This post may contain Amazon Affiliate links. As an Amazon Associate I earn a small commission from qualifying purchases. (This in no way affects the honesty of my reviews!) All commissions will be donated to the ALS Association.
March is a Pulitzer Prize winning story about CPT March, the father of the March family in Louisa May Alcott’s Little Women. It covers the year he spent in the Union Army during the Civil War, so it’s dark and heavy, but it’s also imaginative and well-researched and doesn’t shy away from tough topics and grim historical realities.
I read March as part of the 2020 Thoughtful Reading Challenge. June’s assignment was to read a novel with a strong father figure because Father’s Day is in June (happy belated Father’s Day to all the dads out there!). Who better to read about than the father of the March family?
It’s been a long time since I read Little Women, but I believe the dad’s role was limited – he was away at war, he sent letters, he was gravely ill in Washington DC, and then he came home. This gave the author a lot of blank canvas to work with and she painted a very creative portrait. Interestingly, she used Louisa May Alcott’s father for inspiration. He was considered to be a radical, even establishing his own Utopian society. March isn’t quite a radical, but he was very progressive – a passionate abolitionist, vegetarian minister who created his own version of Christianity. And, like Alcott’s father, he was friends with fellow Concord residents Emerson and Thoreau.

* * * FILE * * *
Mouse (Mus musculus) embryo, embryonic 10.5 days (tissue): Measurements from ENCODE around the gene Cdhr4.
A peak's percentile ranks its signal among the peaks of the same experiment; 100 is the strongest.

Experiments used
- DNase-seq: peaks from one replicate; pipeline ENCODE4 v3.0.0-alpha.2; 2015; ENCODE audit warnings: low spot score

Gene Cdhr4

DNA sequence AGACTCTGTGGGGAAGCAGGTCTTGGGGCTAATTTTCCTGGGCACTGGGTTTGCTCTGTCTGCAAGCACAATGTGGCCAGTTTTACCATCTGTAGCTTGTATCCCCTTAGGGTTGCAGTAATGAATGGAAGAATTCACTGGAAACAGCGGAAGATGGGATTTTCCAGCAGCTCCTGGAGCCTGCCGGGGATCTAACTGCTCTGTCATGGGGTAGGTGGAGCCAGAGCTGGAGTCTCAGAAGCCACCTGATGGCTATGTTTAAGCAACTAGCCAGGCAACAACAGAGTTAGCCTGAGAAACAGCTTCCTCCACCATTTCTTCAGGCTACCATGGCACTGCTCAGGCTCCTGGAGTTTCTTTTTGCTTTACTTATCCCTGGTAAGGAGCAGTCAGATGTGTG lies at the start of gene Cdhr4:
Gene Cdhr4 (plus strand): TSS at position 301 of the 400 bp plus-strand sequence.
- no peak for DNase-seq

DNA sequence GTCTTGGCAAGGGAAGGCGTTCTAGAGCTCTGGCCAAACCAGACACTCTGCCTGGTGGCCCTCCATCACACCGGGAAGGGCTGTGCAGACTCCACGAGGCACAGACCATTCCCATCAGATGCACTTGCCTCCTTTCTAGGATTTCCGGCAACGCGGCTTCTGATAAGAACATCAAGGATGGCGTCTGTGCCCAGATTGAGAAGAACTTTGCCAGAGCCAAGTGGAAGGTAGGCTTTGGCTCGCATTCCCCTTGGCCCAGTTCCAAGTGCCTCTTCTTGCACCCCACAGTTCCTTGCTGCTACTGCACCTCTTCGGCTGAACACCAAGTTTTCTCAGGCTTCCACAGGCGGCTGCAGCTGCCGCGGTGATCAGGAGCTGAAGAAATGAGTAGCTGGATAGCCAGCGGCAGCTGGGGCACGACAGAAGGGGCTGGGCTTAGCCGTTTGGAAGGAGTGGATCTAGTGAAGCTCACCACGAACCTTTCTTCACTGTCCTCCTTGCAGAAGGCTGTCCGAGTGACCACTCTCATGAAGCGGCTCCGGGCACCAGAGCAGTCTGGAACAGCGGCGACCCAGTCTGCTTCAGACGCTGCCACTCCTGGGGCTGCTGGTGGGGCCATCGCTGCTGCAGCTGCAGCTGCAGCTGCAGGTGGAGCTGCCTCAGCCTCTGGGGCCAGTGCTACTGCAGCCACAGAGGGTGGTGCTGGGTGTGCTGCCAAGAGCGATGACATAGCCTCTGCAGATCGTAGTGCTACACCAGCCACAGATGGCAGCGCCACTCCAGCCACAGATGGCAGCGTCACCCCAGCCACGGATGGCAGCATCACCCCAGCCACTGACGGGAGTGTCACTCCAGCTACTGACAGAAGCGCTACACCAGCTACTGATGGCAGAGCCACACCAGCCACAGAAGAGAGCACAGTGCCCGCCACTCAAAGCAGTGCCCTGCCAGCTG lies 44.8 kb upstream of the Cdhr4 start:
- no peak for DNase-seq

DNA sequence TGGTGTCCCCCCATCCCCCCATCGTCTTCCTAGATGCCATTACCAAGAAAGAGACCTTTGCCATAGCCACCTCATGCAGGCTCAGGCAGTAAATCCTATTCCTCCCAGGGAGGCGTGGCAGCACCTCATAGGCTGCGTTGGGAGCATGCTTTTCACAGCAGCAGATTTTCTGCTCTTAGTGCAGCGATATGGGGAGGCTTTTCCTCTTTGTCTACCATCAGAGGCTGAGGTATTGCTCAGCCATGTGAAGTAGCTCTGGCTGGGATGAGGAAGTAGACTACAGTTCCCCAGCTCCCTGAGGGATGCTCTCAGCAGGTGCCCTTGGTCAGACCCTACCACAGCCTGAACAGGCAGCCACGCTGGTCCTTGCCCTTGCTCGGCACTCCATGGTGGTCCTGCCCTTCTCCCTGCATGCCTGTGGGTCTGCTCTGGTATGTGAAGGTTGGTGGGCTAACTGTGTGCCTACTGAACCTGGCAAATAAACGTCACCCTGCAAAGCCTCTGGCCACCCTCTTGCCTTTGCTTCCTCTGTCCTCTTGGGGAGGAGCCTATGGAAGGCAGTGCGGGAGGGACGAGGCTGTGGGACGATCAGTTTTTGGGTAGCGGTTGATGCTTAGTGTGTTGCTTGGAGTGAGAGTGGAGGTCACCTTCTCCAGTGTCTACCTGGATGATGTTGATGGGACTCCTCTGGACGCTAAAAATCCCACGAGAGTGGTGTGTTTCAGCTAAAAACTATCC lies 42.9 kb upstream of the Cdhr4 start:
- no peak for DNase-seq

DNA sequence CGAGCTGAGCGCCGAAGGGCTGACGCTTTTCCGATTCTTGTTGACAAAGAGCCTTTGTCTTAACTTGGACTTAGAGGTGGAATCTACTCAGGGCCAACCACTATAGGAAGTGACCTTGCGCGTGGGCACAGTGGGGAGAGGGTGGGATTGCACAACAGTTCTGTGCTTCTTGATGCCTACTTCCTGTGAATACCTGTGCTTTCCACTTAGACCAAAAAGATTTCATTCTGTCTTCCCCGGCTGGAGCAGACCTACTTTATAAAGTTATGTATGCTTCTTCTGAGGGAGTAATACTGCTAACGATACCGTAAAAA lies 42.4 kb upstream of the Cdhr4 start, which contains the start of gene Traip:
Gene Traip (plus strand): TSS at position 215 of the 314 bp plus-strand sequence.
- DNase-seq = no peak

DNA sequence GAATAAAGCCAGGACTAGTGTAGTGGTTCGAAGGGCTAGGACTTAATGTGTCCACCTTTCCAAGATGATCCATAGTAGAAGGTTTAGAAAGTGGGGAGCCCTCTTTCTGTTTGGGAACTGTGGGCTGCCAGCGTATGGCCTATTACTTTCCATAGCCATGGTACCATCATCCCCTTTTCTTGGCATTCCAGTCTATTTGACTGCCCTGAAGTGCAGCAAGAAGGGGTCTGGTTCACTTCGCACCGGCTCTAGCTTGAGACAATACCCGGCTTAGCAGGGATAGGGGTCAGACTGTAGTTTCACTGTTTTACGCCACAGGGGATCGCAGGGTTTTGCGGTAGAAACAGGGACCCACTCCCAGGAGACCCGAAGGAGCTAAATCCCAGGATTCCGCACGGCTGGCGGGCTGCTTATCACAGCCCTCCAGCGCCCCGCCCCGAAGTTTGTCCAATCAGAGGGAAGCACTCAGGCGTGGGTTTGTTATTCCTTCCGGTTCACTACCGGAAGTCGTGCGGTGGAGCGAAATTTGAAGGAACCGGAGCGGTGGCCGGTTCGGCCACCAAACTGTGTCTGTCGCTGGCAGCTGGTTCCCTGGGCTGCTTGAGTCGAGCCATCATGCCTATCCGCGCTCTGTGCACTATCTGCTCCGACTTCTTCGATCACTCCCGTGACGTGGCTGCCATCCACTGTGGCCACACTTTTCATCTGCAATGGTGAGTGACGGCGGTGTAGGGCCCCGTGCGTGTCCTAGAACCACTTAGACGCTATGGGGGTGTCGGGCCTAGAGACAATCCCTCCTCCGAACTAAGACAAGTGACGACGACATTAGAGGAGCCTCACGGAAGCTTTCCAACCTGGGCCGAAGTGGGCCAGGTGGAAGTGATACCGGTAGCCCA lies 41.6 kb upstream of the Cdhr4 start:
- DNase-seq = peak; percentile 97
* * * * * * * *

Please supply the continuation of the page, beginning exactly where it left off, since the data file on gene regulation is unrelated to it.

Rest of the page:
The book opens with a grim scene that sets the tone for the rest of the book. March (I don’t think the author gave him a first name) was a Union Army chaplain and describes a battle in which his unit is routed in bloody fashion. These were the early days of the Civil War when the chaos was amplified by inexperience. From there, we learn about March’s life and inner thoughts through letters to his family, reminiscences, and descriptions of “current” events. He’s such a rigidly principled man that he doesn’t mesh with the men he’s supposed to be ministering to, leading to his relief from duty. He is then assigned to teach newly freed former slaves how to read and write, an assignment that ends in tragedy and sends March to a DC hospital, where he nearly dies. As I said, this is not light fare.
Every new circumstance provides an opportunity for the author to make a thoughtful point about the complexities of the times. She especially hammers home the atrocities of slavery, through truly heartbreaking scenes. This included a chilling example of how one slave owner justified slavery and lulled a young, naive March into complacency about it.
Also noteworthy was that the author used this opportunity to further develop Marmee, the mother in Little Women. She was painted as a woman mostly ruled by emotions, especially a sometimes violent temper. She was really inconsistent in her opinions – fiercely opposed to slavery but also opposed to the violence that was necessary to end it. I suppose it added some complexity to her character and her relationship with March, but I ended up not liking her very much.
March is creatively imagined and very well written but it’s a barrage of darkness with very little light. It needed some lighter scenes to balance out the heaviness. Maybe that’s too much to ask of story set during the Civil War? If I was to grade it, I’d give it an A- for story telling and a C for balance of tone.
Did you read a book with a strong father figure this month? Tell us all about it!
Reminder – July’s challenge is to read a nonfiction book about sports or athletes. The stupid virus took the Summer Olympics away from us this year, so we’ll just have to get our dose of athletic greatness from books!